There has been quite a buzz about some new research that suggests the music playing at your next backyard party may keep the mosquitoes at bay. Could it actually be true?
“As music is loved by many people, the development of music-based anti-mosquito control measures may represent an appealing alternative to strategies involving the use of harmful chemical insecticides.” – Dieng et al. 2019
Are mosquitoes monsters or sprites?
The study was recently published in the peer-reviewed journal Acta Tropica. The researchers (including one of my previous PhD students) exposed mosquitoes to the song “Scary Monsters And Nice Sprites” by U.S. electronic dub-step artist Skrillex while recording how long it took Aedes aegypti (these are the mosquitoes that transmit dengue viruses) to find a blood meal, how long they spent feeding, as well as tracking how much time was spent mating. The “blood meal” was provided by a restrained hamster and all experiments were conducted in the laboratory.
“Adults entertained with music copulated far less than their counterparts kept in the environment where there was no music entertainment.” – Dieng et al. 2019
Unfortunately, the researchers didn’t explain why they decided to use this particular song, only describing it as “…characterized as noisy based on the resulting vibragram and strong sound pressure/vibration with constantly rising pitches”. It would have been interesting to include a couple of other songs in the testing too. Perhaps something a little more downbeat?
Once they had the song playing (ensuring the speakers weren’t located close enough to cause vibration to the cage containing mosquitoes), mosquitoes were released into the cage and behaviour was recorded for 10 minutes. Researchers recorded the time to first blood feeding attempt, number of blood feeding events, and number of mating events.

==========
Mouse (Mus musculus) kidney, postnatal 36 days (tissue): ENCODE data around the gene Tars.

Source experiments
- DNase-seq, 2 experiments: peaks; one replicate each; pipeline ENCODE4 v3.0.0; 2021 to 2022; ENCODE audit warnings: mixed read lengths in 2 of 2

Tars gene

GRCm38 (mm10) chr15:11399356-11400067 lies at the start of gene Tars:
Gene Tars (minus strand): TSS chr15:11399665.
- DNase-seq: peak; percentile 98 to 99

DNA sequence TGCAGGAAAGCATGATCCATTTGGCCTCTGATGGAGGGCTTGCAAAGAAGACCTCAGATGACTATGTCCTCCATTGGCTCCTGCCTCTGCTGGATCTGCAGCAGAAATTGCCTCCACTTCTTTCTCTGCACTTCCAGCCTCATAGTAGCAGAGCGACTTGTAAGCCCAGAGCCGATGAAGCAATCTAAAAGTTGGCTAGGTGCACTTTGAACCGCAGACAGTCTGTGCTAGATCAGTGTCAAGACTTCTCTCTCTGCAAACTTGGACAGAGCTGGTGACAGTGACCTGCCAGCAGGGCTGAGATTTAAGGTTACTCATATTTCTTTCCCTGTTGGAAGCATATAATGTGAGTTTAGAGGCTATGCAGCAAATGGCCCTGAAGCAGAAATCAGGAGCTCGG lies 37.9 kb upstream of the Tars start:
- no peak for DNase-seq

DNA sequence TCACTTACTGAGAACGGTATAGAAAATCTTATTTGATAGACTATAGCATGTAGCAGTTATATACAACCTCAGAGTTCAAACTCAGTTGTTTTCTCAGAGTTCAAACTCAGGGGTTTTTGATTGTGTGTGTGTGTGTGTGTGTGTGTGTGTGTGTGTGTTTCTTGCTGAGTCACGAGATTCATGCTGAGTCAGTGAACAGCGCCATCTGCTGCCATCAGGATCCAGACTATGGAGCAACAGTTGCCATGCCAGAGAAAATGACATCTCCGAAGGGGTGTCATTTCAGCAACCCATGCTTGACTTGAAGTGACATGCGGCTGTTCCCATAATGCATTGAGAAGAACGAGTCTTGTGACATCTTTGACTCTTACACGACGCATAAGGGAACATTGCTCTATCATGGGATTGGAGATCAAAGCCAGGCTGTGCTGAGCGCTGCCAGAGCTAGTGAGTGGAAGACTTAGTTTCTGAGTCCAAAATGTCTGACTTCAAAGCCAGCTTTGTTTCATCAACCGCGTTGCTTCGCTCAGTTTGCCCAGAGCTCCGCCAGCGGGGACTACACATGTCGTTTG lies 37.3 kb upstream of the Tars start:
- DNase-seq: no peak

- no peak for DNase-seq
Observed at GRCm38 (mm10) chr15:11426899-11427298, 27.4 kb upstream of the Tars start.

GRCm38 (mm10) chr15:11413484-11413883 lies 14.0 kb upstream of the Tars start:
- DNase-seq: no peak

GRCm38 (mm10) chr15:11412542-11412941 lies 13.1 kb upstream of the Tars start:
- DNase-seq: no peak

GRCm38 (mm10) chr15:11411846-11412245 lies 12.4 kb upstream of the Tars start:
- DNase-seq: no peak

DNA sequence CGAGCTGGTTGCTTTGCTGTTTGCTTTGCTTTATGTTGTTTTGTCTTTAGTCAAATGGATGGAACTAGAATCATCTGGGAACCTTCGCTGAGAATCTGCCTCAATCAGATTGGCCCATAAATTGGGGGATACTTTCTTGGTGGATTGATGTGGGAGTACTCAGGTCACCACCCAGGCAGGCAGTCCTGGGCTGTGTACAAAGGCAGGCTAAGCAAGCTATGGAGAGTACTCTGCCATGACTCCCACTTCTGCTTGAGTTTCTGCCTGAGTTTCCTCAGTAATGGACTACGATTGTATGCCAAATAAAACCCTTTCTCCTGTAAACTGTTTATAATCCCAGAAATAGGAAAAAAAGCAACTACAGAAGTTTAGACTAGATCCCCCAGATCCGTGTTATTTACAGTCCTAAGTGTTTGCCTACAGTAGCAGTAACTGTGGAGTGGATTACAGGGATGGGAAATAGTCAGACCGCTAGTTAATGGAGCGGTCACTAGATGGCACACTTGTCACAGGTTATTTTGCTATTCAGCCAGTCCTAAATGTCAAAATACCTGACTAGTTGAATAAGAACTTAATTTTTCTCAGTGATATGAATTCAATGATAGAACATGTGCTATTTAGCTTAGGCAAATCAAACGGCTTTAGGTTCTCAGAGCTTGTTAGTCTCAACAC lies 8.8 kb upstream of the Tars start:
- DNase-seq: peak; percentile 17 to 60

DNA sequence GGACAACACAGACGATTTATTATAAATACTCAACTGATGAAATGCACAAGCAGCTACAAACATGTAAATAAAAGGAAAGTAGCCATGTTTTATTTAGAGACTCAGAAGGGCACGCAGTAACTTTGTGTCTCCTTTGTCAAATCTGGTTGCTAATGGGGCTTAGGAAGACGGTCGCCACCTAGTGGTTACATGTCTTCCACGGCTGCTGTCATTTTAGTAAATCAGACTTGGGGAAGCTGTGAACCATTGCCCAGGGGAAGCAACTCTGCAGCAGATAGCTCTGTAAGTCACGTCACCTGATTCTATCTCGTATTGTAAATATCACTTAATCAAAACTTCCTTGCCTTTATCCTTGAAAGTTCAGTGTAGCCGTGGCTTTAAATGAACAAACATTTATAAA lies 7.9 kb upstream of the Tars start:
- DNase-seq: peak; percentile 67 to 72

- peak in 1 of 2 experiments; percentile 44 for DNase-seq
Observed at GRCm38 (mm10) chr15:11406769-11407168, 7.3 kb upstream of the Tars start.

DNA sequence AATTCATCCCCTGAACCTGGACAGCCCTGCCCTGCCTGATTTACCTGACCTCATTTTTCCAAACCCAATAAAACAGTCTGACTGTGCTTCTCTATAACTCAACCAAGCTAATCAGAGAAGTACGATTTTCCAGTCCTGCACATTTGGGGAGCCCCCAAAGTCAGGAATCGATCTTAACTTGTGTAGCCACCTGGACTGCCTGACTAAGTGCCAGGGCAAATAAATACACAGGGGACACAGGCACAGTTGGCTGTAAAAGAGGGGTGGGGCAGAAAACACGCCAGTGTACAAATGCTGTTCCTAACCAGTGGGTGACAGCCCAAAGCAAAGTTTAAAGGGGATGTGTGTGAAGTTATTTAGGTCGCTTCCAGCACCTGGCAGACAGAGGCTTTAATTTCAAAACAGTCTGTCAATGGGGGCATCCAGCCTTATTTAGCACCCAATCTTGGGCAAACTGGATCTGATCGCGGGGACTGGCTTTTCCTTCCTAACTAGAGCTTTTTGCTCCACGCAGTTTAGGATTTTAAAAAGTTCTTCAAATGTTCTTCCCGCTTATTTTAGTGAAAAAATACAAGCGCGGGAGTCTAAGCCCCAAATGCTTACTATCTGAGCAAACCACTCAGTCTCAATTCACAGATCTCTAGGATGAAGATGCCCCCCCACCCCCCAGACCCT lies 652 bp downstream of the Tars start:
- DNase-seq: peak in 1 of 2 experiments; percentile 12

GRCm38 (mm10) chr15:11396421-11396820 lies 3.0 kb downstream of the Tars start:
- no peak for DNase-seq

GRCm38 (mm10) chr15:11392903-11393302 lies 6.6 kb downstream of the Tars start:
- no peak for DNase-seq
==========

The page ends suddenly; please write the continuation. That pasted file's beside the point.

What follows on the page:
The results were interesting. Mosquitoes took longer to find a host, spent less time blood feeding and mated less often when exposed to the music. These differences in each measurement were statistically different too.
What does this mean for prevention of mosquito-borne disease?
This study has received plenty of media attention. See here and here and here. I spoke to ABC Sydney about it too (tune in from the 1:07).
While the results demonstrated some reduced likelihood of biting, it shouldn’t be interpreted that playing Skrillex’s music will protect yourself from mosquito bites. The reduced likelihood was pretty short lived, you’re pretty much guaranteed to get bitten despite the dub step blasting from the boombox.
There has always been an interest in understanding how sound impacts the behaviour of mosquitoes. Ultrasonic insect repellents have been sold in one way or another for a couple of decades. Now you can download apps to your smartphone that purport to use sound to repel mosquitoes. There really is no evidence that sound can provide protection from mosquito bites.
Digging deeper into the “Skrillex study”, the results indicate that even though there may be less chance you’ll be bitten while listening to this music, you’ll still be bitten. Even over the relatively short exposure periods in the laboratory study, the mosquitoes were still biting. Notwithstanding your tolerance of Skrillex’s brand of electronic music, who knows how loud you need to be playing it or how shifts in songs (and their associated pitches, frequencies, buzzes, and beats) may change the activity of local mosquitoes.
To prevent mosquito-borne disease, you need to stop all bites, not just some of them. Topical insect repellents will still provide better protection. Keep in mind that even a low dose DEET-based insect repellent will prevent all bites from Aedes aegypti for a few hours in laboratory testing.
See the full paper here:
Join the conversation on Twitter, if music could keep mosquitoes away, what music would you want that to be?